Write it now: voice and style in action

It seems to me that writing style differs from voice. To me, voice is the framework authors use to express themselves, the characteristic ‘sound’ that identifies their work, conceptually, as theirs and sets it apart from that of other authors. Style is the detail of how that expression takes place, word by word, and it can vary – indeed, some authors tailor their style to suit the purpose of their book.

My "Illustrated History of New Zealand"
My “Illustrated History of New Zealand”

A couple of years ago I had opportunity to revise and re-publish my Illustrated History of New Zealand. This was a massive volume of 120,000 words and 600-odd photos which I’d written in 2003, published in 2004 by Reed New Zealand Ltd. It sold very well indeed, and though it went out of print in a flurry of corporate take-overs, I obtained the publishing license and offered it to a new publisher – David Bateman Ltd.

The book had to be re-made from scratch – but that made it possible to revise the whole. This was positive; some of the text could be re-written completely, reflecting the way research and discoveries about New Zealand’s far past in particular have changed since I originally wrote the text.

But I also reviewed the entire interpretation. Even where there was nothing major to change, there was still room to re-nuance the argument – to tweak, tweeze and re-polish the closer meanings, which I did often by changing a few words only. The idea was to change the meaning a little, but not too much – in effect, adjusting the voice. Novellists face the identical challenge when directing the emotional response of readers.

However, the resulting text couldn’t be allowed to stand with just those amendments. These simply rendered it a stylistic patchwork of old and new. I wanted something more consistent. I also wanted something more modern. I originally wrote the text for this book in 2003, styled specifically for the tastes of the general reading audience then. Time had moved on, and I figured it was essential to re-style the whole into a single form; chattier, more in tune with what’s needed now – yet still reflecting the voicing I had incorporated. For me it was an exercise in knowing the pitch, knowing what the audience wanted, and knowing what I wanted the style to be.

The point being that both first and second editions still reflected my ‘voice’ as a writer – yet quite consciously used different written stylings. For me it was part of the revision.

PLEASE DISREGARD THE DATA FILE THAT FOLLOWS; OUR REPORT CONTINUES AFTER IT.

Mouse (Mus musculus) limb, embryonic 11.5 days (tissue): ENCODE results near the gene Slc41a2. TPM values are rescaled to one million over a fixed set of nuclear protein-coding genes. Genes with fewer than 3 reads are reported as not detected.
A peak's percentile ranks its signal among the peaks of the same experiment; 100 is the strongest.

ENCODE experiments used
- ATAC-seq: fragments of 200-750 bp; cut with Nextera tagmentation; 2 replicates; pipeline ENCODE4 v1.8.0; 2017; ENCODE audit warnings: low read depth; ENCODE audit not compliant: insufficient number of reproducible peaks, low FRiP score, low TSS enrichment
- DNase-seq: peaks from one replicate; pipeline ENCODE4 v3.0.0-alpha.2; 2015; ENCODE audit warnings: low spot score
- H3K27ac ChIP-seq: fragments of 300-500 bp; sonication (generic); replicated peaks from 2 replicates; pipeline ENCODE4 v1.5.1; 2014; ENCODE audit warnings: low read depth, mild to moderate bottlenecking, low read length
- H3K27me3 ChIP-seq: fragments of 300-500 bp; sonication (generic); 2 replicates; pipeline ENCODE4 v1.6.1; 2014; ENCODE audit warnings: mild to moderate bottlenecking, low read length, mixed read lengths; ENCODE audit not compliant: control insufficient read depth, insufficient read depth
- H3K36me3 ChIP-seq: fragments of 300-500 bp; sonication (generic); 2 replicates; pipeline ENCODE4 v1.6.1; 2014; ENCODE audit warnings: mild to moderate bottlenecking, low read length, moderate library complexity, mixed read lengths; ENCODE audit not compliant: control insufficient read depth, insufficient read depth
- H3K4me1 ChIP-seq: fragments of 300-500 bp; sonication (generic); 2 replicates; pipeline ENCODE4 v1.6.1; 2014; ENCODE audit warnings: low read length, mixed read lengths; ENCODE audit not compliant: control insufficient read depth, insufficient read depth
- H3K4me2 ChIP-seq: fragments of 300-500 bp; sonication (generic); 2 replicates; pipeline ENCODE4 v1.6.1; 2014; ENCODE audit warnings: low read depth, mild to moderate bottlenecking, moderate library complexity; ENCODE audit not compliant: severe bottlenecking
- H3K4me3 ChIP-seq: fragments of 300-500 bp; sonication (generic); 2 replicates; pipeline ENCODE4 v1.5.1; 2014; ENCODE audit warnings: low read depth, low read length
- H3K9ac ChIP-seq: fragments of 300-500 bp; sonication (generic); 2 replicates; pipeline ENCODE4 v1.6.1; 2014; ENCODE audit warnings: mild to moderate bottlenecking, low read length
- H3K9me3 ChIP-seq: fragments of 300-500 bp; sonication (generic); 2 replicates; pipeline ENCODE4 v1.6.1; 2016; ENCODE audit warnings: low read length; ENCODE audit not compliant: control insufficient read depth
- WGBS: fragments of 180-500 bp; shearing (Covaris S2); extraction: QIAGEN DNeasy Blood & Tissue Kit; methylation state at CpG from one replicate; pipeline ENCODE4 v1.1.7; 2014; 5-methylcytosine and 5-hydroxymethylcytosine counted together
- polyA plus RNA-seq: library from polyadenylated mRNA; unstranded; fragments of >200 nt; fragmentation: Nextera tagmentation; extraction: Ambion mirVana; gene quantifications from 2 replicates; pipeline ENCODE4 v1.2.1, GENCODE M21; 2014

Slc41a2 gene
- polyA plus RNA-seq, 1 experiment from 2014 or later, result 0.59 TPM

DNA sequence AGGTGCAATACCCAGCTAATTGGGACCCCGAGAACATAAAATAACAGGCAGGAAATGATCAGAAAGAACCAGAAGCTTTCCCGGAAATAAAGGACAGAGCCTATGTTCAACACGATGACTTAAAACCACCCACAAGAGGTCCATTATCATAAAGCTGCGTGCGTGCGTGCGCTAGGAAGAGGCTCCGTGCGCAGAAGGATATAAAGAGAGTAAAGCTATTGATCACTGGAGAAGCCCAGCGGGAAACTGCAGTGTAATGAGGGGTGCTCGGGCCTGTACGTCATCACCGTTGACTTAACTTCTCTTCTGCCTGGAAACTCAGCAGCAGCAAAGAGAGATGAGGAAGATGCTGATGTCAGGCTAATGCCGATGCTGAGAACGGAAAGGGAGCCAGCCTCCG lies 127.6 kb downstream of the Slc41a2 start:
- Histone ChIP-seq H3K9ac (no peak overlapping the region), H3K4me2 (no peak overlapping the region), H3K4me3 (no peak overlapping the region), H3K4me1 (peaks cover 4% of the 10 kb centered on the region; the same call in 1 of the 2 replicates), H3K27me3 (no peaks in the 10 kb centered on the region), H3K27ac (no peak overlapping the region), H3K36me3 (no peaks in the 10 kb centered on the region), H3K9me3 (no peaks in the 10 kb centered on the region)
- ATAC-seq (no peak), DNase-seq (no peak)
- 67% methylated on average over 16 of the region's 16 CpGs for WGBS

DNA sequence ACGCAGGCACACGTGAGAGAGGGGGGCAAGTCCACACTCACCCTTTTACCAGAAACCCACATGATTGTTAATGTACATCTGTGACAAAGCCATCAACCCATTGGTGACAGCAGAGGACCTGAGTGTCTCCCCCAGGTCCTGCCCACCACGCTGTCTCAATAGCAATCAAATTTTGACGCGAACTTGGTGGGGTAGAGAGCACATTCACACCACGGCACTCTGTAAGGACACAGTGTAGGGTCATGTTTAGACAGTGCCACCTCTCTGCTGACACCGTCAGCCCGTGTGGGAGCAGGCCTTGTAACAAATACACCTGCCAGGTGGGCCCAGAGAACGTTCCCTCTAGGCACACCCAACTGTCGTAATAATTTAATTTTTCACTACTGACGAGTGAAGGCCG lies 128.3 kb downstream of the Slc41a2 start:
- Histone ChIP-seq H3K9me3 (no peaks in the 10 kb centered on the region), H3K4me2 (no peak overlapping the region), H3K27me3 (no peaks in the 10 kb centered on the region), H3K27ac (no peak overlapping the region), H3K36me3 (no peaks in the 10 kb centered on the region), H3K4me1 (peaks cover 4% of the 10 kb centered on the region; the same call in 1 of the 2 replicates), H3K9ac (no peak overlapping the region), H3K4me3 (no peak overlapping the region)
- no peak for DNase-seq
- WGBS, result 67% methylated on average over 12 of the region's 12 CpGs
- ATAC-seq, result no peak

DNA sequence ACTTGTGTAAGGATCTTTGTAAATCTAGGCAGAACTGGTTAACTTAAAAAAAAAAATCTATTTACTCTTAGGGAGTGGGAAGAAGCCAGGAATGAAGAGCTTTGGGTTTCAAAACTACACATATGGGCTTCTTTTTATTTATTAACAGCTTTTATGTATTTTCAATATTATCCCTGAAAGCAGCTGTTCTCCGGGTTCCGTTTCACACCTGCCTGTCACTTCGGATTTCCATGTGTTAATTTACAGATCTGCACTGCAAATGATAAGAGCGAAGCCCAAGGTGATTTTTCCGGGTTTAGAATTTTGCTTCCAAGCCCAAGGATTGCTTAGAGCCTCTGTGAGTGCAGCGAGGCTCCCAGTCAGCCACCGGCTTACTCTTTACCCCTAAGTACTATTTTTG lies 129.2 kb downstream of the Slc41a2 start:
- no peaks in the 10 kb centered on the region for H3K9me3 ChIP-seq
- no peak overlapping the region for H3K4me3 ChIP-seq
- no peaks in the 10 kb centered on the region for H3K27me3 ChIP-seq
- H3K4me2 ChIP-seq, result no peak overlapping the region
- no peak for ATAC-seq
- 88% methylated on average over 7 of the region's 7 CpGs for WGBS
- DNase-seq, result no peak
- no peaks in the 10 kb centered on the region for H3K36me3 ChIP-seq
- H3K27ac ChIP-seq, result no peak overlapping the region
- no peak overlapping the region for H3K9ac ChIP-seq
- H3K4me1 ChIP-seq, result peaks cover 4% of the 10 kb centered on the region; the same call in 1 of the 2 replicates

So yes, voice has to be unique to the author – their characteristic ‘sound’. But has to be understood; it has to be managed. Through that, it is possible to bring that voice to bear in any style.

That management comes from understanding – from understanding how ‘voice’ works to convey meaning and colour. It comes from accepting that, yes, it is more than just flat-out creativity. From knowing your own voice, through experience, and being able to apply it in any writing situation.

Copyright © Matthew Wright 2013

Shameless Plug: You can buy my illustrated history from Fishpond, New Zealand’s largest online bookstore.


7 thoughts on “Write it now: voice and style in action

    1. I thought it might be fun to share something of the underlying workings of how I actually write the stuff I do – which is a pretty controlled process.

      The book’s been a 12-year project so far – two years from contract signing to print, originally; then a period in print, and then another three years from discussing it with the new publisher in 2010 to the re-issue. The opportunity to write a single-volume national history is a rare one. There have been some shorter efforts and a couple of big multi-author volumes in the last 20 years, but I’m one of only three solo authors to write a volume to this scale in the same period. The opportunity to get a second bite at the cherry is almost non-existent – I’m the ONLY author in New Zealand to produce a fully re-written re-issue of a 120,000-word single-volume history of the country. Ever.

      There’s more to come with this book – soon…

  1. What would you suggest doing to try to narrow down what one’s voice is? I have a vague notion of mine, and can redirect style as far as word choice goes, but I read the lines about “I recast the entire thing based on the market” and mentally blanched. I don’t have the first clue how to do that.

    1. It’s something I’ve been able to do only with experience. After a while it becomes possible to judge changes in popular styling and style your own voice to suit. I don’t think I can explain it as a process because it’s more a ‘feel’ thing than a specific process, a balancing act.

  2. What’s interesting to me is I can easily identify the “voice” of another writer and even characterize it. But I can’t do the same with my voice. I’m not sure that I have one. It seems to me that it changes often with my mood, or even with what the story demands.

    1. You have an excellent and distinctive writing voice – it comes through clearly in the stories of yours I’ve read. If you separate the ‘voice’ (what you want to say) from the style (how you are saying it), both become more controllable by conscious direction – though it takes a while to really get into the groove of it. The way to get it comes not from reading the work of others (though that’s important) but from writing stuff of your own – deliberately ‘in the style of” others, just to get the idea of how they did it. I should really post on this!

Comments are closed.